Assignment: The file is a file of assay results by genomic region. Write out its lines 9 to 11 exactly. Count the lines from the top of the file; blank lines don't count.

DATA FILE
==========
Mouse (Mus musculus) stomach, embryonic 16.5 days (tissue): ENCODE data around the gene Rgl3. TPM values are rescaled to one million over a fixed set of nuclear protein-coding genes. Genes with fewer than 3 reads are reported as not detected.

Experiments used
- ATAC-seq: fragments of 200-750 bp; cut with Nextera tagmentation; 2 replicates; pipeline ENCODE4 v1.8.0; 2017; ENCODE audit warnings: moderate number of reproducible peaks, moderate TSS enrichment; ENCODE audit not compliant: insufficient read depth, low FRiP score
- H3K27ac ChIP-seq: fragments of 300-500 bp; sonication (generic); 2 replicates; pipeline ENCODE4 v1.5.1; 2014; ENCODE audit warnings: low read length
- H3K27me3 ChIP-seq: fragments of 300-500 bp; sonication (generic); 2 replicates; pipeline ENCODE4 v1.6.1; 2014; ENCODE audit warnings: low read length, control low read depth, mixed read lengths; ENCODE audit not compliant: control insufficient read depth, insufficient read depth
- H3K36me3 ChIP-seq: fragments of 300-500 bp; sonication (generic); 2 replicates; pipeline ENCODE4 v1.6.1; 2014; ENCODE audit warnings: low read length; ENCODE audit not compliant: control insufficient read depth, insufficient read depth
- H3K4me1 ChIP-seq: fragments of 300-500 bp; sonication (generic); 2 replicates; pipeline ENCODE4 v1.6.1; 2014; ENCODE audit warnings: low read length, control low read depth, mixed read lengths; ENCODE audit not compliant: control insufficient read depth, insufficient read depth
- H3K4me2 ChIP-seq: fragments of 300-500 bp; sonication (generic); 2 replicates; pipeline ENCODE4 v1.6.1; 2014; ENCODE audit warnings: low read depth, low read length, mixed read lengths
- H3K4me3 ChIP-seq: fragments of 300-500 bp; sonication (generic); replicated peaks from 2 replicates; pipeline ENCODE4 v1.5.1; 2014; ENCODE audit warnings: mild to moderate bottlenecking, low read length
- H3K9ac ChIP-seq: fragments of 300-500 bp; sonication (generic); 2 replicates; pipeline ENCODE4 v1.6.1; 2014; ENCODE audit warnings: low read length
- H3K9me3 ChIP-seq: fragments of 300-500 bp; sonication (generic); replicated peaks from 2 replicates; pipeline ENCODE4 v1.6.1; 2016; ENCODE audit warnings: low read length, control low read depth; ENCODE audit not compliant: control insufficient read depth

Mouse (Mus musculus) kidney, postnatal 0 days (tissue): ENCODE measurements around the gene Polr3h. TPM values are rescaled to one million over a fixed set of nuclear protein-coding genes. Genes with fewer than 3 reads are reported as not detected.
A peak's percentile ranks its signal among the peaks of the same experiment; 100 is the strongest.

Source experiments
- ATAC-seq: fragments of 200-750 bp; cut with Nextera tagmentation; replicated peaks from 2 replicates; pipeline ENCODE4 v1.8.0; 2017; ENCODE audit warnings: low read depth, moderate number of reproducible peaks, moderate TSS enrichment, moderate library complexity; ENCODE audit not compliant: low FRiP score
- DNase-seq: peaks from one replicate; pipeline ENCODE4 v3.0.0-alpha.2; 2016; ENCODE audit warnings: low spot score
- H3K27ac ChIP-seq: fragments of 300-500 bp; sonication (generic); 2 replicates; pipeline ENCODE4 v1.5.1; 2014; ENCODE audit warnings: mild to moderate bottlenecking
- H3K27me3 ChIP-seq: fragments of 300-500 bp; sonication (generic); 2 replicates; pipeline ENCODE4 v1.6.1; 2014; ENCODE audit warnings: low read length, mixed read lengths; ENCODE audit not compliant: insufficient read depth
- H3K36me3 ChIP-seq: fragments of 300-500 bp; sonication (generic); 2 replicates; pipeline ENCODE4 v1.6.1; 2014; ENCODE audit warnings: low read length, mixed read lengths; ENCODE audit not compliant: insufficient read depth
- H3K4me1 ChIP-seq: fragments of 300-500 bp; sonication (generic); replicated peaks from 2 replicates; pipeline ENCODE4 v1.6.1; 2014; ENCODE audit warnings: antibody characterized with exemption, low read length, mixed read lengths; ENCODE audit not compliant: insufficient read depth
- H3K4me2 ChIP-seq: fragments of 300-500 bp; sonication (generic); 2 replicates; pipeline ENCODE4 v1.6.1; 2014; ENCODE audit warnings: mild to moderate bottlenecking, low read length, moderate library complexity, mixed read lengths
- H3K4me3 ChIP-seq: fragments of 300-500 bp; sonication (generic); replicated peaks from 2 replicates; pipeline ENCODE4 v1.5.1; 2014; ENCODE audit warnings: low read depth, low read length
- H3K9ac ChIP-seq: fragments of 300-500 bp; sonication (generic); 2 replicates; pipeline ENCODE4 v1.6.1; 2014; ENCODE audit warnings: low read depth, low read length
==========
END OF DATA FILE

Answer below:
- H3K4me3 ChIP-seq: fragments of 300-500 bp; sonication (generic); replicated peaks from 2 replicates; pipeline ENCODE4 v1.5.1; 2014; ENCODE audit warnings: mild to moderate bottlenecking, low read length
- H3K9ac ChIP-seq: fragments of 300-500 bp; sonication (generic); 2 replicates; pipeline ENCODE4 v1.6.1; 2014; ENCODE audit warnings: low read length
- H3K9me3 ChIP-seq: fragments of 300-500 bp; sonication (generic); replicated peaks from 2 replicates; pipeline ENCODE4 v1.6.1; 2016; ENCODE audit warnings: low read length, control low read depth; ENCODE audit not compliant: control insufficient read depth